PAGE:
Best Management Practices that Could Reduce Sedimentation of the San Jacinto If Sand Mines Always Followed Them

Large areas within this mine are unvegetated and unmined, making them more susceptible to erosion.


This post ties together months of research. It began with observations about Texas sand mines that did not seem to follow best practices adopted in the rest of the world.

My comments do not apply equally to all sand mines; some sand mines already follow these recommendations to varying degrees. My goal is not to condemn sand mines in general, but to suggest opportunities for improvement in some.

This post contains 75 footnotes at the end. Follow them back to hundreds of photos, posts, studies, presentations and articles that illustrate the issues at hand. 


During Hurricane Harvey, millions of cubic yards of sand and silt migrated downstream into the Lake Houston area.[1],[2] Some originated from natural sources.[3] Some also likely originated from approximately 20 square miles of sand mines that have sprung up around the headwaters of Lake Houston.[4] The exact proportion by source is difficult to determine. However, the sand mining industry denies responsibility.[5]

Industry’s main argument is that floodwater inside the mines has insufficient velocity to carry sand and silt outside of the mine and into the river. However, photographic evidence, gravel deposited in dunes downstream, and USGS floodwater velocity measurements, taken together, contradict this argument.[6],[7]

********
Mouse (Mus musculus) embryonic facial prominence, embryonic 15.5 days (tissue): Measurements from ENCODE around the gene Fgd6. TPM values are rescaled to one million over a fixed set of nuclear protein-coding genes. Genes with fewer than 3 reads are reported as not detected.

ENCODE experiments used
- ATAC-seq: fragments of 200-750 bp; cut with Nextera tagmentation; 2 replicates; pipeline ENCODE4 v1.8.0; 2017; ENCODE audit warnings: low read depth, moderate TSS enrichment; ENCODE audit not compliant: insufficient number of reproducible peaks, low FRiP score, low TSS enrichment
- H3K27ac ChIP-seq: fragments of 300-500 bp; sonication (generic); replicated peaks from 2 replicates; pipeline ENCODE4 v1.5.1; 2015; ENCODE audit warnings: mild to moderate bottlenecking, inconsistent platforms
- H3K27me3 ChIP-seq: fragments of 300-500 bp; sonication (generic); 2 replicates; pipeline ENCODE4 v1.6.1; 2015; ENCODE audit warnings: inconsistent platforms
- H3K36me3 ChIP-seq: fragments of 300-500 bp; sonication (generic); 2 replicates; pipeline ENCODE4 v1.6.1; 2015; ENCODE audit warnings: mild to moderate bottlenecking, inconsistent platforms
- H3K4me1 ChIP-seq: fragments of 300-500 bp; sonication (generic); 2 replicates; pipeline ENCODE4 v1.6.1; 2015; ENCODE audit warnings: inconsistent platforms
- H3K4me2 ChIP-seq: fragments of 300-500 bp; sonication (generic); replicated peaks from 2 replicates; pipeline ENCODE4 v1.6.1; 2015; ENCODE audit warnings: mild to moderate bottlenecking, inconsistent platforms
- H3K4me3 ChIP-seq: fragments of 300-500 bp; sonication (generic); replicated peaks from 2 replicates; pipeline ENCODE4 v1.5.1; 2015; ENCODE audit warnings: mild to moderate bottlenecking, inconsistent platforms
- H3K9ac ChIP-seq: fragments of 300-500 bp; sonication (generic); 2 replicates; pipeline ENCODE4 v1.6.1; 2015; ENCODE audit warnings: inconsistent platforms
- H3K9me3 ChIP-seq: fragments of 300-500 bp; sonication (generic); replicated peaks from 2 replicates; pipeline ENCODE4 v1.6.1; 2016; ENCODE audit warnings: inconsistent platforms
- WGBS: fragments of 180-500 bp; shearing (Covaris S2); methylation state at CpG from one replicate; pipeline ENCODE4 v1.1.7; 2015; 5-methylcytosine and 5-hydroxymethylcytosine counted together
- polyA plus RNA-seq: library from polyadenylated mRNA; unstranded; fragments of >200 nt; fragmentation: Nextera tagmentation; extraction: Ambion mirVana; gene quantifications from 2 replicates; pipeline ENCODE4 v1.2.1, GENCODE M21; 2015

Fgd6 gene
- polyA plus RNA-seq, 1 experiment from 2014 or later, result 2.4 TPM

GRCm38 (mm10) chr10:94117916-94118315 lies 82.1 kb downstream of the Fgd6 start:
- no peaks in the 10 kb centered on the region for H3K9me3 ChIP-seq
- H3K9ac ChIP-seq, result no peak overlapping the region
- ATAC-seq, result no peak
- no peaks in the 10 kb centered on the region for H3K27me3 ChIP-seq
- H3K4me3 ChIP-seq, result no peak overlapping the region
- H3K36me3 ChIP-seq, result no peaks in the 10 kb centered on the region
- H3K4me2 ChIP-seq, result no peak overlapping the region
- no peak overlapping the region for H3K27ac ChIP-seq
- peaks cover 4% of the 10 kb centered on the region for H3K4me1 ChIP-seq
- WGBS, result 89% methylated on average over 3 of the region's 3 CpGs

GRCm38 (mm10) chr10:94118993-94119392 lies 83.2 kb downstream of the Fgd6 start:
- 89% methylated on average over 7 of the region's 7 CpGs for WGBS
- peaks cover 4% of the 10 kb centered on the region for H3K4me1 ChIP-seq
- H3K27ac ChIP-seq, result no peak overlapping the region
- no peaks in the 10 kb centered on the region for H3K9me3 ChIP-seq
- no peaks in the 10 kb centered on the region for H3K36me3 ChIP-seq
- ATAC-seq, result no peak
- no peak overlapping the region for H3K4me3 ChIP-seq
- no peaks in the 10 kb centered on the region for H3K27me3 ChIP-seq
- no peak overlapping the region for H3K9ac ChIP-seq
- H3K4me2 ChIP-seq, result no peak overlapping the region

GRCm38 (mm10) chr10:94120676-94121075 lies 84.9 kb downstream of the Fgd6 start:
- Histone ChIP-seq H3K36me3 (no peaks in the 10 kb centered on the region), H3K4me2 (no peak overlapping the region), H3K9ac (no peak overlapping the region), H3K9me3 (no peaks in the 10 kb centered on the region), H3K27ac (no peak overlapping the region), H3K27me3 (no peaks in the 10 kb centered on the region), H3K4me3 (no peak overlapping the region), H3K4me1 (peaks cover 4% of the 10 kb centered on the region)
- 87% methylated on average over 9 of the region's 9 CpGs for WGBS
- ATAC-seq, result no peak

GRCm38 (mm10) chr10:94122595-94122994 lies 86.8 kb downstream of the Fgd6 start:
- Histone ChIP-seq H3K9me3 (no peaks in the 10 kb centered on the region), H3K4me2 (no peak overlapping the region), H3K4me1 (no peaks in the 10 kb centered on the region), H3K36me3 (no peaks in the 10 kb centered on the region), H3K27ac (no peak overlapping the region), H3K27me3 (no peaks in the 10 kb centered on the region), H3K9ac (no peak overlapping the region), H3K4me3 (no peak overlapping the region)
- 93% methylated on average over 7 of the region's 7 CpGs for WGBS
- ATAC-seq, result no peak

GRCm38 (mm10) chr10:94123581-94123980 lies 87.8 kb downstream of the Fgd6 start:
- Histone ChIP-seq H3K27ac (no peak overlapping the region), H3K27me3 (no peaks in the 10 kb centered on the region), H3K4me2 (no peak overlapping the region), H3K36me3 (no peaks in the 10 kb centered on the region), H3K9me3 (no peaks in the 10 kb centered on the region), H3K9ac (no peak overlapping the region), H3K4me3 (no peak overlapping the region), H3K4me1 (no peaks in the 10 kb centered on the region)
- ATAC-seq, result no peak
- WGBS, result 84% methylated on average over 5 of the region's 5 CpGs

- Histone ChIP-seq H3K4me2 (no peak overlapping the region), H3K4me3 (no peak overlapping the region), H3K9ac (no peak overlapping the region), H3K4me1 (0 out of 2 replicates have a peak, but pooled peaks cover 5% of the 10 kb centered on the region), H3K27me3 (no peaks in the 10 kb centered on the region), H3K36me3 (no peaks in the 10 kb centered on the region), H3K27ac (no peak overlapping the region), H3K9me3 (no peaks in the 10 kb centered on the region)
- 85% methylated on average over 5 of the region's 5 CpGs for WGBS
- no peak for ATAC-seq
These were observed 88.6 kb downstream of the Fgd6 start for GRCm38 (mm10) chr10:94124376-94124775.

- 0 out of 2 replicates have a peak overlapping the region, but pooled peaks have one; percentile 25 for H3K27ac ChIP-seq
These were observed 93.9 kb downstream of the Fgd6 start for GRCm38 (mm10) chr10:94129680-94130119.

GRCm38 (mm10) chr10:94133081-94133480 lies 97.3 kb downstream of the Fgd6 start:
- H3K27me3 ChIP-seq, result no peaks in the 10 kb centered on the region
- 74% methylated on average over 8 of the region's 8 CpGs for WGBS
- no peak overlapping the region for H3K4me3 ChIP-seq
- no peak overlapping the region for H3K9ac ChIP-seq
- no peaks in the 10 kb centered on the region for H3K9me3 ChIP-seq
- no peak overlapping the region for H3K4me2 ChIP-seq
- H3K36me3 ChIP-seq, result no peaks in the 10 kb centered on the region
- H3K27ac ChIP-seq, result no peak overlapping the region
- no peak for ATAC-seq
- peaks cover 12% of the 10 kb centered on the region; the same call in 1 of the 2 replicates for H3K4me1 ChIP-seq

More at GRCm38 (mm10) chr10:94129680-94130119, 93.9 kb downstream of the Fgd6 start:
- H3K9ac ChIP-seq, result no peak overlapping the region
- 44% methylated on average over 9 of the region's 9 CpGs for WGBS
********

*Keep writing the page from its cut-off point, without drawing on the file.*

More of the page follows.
Industry also cites a Brown & Root regional sedimentation survey for the San Jacinto Watershed. It showed that suspended solids in Cypress and Spring Creeks were greater than in the West Fork.[8] This study was conducted in the late 1990s and published in 2000 before the rapid growth of sand mining on the West Fork. Section 1.3.3 also cautions that these samples were taken at low-flow periods and should not be used to predict sedimentation during floods, when most sediment migrates.

“…the sediment load estimates presented herein may not adequately account for … sediment load during significant flood periods. … The monitoring program should be conducted during and following major flood events to verify the dominant sediment movements [emphasis added].”[9]

The sand mining industry, in essence, is saying, “Because more suspended solids come from Spring and Cypress Creeks during low flow periods, sand can’t be coming from the West Fork during floods,” a logical fallacy.

Sand mines in floodway. Sand bars within mine were caused during “river capture”. They prove sand was carried downstream. This photo taken on 10/28/2018 (after Harvey) also shows repairs to mine wall. During floods, the river tries to cut across meanders, runs through the mines, and scours pits.

This contention ignores several key facts:

  1. The landscape has changed dramatically since the Brown & Root report due to the rapid growth of sand mining.
  2. Sedimentation issues arise primarily as a result of floods, not normal flows.
  3. The sand mining industry is distorting Brown & Root findings.
  4. The vast majority of sand mines are on the West Fork and lie downstream from the Lake Conroe Dam, which released 79,100 cubic feet of water per second (cfs) during Harvey. That brought the West Fork peak flow in the area of the mines up to 130,000 cfs – 60% more peak flow than Spring Creek (82,100 cfs) and 364% more than Cypress Creek (28,100 cfs).[10]
  5. Sedimentation surveys of Lake Houston during the last 20 years show an increasing rate of sedimentation consistent with the growth of sand mining.[11],[12]

All of this suggests that sand mines contribute to AND increase natural rates of sedimentation.

After slowly building for years, the sand bar at the mouth of the West Fork has virtually tripled in size since 2015, threatening homes, businesses and infrastructure. The current Army Corps Emergency Dredging project will not address this and it is not clear where the money will come from to do so.